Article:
Dittmar, Helga. 2009. “How Do ‘Body Perfect’ Ideals in the media have a Negative Impact on Body Image and Behaviors? Factors and Processes Related to Self and Identity.” Journal of Social and Clinical Psychology 28(1): 1-8.
Haas, Cheryl J., Pawlow, Laura A., Pettibone, Jon and Segrist Dan J. n.d. “AN INTERVENTION FOR THE NEGATIVE INFLUENCE OF MEDIA ON BODY ESTEEM.” College Student Journal: 405-418.
Johnston, Josée and Taylor Judith. 2008. “Feminist Consumerism and Fat Activists: A comparative Study of Grassroots Activism and the Dove Real Beauty Campaign.”The University of Chicago Press 33(4): 941-966.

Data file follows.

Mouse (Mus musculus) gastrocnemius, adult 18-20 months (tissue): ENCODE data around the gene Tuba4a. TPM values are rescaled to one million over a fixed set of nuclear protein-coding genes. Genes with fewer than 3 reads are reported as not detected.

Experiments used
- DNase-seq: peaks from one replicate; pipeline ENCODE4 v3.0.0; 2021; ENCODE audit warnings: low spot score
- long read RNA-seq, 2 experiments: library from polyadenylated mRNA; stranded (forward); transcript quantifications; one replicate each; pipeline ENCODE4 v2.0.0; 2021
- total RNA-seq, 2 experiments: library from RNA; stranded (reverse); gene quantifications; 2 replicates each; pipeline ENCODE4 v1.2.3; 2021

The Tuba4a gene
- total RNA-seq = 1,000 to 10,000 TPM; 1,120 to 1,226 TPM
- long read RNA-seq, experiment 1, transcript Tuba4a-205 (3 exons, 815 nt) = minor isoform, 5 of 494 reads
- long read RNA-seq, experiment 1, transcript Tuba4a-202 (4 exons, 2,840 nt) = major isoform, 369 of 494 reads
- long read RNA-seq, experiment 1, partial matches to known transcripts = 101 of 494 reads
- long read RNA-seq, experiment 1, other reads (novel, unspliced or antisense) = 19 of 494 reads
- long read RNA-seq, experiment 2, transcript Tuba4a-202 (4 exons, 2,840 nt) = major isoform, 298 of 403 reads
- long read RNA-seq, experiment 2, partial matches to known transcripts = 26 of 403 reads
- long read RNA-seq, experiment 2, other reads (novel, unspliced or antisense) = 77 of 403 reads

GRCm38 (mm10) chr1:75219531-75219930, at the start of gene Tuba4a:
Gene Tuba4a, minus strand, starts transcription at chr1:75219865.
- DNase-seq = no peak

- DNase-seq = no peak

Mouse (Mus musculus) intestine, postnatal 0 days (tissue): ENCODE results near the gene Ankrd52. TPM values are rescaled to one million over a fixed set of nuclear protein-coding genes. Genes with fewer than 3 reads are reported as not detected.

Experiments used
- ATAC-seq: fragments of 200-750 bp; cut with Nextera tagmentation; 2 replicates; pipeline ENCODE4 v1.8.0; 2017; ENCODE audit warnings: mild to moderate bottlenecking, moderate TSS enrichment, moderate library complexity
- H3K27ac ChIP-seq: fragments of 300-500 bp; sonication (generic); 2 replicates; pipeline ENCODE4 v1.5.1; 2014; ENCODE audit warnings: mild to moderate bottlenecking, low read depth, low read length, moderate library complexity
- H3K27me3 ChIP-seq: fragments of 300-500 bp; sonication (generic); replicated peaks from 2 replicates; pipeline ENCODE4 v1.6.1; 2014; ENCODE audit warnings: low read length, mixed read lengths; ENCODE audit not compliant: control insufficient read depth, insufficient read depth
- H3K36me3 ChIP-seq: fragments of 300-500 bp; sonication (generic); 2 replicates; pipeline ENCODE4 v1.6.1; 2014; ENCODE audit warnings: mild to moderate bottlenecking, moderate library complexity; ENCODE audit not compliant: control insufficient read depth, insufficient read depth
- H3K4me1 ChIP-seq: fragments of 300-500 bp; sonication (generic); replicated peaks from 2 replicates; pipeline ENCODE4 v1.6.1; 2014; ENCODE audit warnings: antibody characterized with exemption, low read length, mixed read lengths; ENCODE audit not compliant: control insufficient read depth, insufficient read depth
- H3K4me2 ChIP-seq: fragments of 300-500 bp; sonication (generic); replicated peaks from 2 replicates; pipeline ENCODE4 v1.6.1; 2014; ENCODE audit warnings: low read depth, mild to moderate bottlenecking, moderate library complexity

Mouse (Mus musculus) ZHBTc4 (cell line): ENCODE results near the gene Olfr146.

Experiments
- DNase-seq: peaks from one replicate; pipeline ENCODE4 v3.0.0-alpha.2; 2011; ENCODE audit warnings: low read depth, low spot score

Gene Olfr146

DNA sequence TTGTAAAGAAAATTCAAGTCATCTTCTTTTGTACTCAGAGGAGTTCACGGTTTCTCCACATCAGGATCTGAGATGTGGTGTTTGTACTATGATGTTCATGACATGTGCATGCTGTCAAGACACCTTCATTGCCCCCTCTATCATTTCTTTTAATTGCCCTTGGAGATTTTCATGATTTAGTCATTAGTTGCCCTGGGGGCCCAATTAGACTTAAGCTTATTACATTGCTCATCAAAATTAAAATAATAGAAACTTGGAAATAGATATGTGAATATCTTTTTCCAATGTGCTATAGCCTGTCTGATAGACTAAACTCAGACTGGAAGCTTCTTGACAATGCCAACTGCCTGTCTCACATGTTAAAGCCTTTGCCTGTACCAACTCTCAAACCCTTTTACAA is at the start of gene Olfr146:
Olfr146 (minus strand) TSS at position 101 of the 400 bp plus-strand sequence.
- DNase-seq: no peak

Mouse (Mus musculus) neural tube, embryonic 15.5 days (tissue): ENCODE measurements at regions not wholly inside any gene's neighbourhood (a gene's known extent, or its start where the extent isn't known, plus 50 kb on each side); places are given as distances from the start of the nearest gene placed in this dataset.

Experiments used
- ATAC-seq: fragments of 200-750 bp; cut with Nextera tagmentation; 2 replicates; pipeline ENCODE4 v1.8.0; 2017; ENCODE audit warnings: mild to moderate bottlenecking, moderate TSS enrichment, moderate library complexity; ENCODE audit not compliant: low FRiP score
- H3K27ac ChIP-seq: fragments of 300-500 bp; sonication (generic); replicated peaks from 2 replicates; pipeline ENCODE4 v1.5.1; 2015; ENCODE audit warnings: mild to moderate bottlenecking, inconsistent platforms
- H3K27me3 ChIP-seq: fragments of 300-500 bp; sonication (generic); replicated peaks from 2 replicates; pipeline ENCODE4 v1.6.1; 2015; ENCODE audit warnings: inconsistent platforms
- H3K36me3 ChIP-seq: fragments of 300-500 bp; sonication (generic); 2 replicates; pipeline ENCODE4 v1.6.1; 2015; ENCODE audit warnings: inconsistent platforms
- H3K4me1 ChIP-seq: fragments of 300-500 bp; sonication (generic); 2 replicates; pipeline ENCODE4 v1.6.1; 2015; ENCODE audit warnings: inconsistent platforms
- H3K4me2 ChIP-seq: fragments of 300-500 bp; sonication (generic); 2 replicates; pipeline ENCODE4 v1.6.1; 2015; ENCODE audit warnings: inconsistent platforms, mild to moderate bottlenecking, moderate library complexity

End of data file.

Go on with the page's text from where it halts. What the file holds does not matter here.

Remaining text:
Puhl, Rebecca M., Luedicke, Joerg and Heuer Chelsea A. 2013. “The Stigmatizing Effect of Visual Media Portrayals of Obese Persons on Public Attitudes: Does Race or Gender Matter.” Journal of Health Communication 18: 805-826.
Schooler, Deborah, Ward, Monique L., Merriwether, Anne and Caruthers, Allison. 2004. “Who’s That Girl: Television’s Role in the Body Image Development of Young White and Black Women.” Psychology of Women Quarterly 28: 38-47.